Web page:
shall set the matter for an initial hearing in front of an administrative law judge. At least 30 days before the date set for an initial hearing, the Panel must, in writing, notify the law enforcement officer subject to the complaint of the following:
            (i) the allegations against the law enforcement
        
officer, the time and place for the hearing, and whether the law enforcement officer's certification has been temporarily suspended under Section 8.3;
            (ii) the right to file a written answer to the
        
complaint with the Panel within 30 days after service of the notice;
            (iii) if the law enforcement officer fails to
        
comply with the notice of the default order in paragraph (2), the Panel shall enter a default order against the law enforcement officer along with a finding that the allegations in the complaint are deemed admitted, and that the law enforcement officer's certification may be revoked as a result; and
            (iv) the law enforcement officer may request an
        
informal conference to surrender the officer's certification.
        (2) The Board shall send the law enforcement
    
officer notice of the default order. The notice shall state that the officer has 30 days to notify the Board in writing of their desire to have the order vacated and to appear before the Board. If the law enforcement officer does not notify the Board within 30 days, the Board may set the matter for hearing. If the matter is set for hearing, the Board shall send the law enforcement officer the notice of the date, time and location of the hearing. If the law enforcement officer or counsel for the officer does appear, at the Board's discretion, the hearing may proceed or may be continued to a date and time agreed upon by all parties. If on the date of the hearing, neither the law enforcement officer nor counsel for the officer appears, the Board may proceed with the hearing for default in their absence.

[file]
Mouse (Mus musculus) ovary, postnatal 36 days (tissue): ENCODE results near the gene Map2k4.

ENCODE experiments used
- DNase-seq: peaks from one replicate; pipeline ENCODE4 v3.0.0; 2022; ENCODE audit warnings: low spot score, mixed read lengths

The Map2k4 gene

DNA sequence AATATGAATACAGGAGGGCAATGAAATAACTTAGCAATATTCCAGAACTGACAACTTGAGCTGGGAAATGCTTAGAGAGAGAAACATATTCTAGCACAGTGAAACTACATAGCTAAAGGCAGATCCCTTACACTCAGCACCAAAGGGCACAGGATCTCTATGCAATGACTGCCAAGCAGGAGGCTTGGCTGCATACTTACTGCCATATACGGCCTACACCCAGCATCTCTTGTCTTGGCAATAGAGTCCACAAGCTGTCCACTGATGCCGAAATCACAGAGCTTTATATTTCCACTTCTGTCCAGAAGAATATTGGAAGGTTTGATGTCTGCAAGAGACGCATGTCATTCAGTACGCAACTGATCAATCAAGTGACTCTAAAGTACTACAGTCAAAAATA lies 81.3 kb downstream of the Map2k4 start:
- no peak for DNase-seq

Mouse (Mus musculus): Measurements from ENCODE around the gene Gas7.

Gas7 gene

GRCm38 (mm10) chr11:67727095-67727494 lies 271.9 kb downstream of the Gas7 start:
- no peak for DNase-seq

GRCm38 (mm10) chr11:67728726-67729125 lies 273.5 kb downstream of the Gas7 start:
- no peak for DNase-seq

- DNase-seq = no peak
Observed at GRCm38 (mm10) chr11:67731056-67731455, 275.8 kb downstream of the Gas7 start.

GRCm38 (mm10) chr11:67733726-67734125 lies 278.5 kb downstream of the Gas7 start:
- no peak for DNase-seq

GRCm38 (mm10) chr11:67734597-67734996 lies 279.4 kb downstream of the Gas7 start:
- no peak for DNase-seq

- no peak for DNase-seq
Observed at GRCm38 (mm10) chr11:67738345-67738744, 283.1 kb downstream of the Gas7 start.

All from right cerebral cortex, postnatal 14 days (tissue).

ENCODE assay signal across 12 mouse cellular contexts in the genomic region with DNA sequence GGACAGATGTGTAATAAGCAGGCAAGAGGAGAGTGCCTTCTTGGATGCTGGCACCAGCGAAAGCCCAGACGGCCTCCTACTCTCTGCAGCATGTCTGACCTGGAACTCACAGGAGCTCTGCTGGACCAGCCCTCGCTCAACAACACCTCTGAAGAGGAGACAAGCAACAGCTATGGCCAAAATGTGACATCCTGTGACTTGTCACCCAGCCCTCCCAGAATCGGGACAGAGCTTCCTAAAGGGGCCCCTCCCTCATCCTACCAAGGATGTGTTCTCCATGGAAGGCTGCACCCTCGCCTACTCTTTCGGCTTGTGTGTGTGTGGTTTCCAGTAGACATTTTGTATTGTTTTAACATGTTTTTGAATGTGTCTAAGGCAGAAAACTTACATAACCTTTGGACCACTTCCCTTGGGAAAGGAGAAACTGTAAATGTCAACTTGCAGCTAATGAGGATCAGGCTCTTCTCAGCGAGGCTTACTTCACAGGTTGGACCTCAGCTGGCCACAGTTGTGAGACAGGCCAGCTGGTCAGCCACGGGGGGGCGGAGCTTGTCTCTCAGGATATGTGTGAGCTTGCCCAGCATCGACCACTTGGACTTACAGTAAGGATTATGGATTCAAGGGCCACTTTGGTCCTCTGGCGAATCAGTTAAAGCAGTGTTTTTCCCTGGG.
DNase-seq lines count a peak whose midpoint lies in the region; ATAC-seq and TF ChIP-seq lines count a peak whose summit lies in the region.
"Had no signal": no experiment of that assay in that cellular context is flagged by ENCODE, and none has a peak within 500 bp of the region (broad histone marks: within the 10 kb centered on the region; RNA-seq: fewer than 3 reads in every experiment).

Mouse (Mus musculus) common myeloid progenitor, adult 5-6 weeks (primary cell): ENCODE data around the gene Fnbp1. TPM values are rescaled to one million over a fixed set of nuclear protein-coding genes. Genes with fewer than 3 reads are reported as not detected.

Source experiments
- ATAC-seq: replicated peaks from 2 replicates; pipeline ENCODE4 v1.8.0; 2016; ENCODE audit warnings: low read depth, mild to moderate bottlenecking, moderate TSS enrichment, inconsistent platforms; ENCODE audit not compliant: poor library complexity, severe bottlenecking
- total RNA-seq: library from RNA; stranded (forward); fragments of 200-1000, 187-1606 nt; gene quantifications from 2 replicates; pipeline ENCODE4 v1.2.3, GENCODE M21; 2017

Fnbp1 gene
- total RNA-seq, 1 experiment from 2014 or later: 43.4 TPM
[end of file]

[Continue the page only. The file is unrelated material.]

(3) If the law enforcement officer fails to comply
    
with paragraph (2), all of the allegations contained in the complaint shall be deemed admitted and the law enforcement officer shall be decertified if, by a majority vote of the panel, the conduct charged in the complaint is found to constitute sufficient grounds for decertification under this Act. Notice of the decertification decision may be served by personal delivery, by mail, or, at the discretion of the Board, by electronic means as adopted by rule to the address or email address specified by the law enforcement officer in the officer's last communication with the Board. Notice shall also be provided to the law enforcement officer's governmental agency.
        (4) The Board, at the request of the law enforcement
    
officer subject to the Formal Complaint, may suspend a hearing on a Formal Complaint for no more than one year if a concurrent criminal matter is pending. If the law enforcement officer requests to have the hearing suspended, the law enforcement officer's certification shall be deemed inactive until the law enforcement officer's Formal Complaint hearing concludes.
        (5) Surrender of certification or waiver. Upon the
    
Board's issuance of a complaint, and prior to hearing on the matter, a law enforcement officer may choose to surrender the officer's certification or waiver by notifying the Board in writing of the officer's decision to do so. Upon receipt of such notification from the law enforcement officer, the Board shall immediately decertify the officer, or revoke any waiver previously granted. In the case of a surrender of certification or waiver, the Board's proceeding shall terminate.
        (6) Appointment of administrative law judges. The
    
Board shall retain any attorney licensed to practice law in the State of Illinois to serve as an administrative law judge in any action initiated against a law enforcement officer under this Act. The administrative law judge shall be retained to a term of no greater than 4 years. If more than one judge is retained, the terms shall be staggered. The administrative law judge has full authority to conduct the hearings.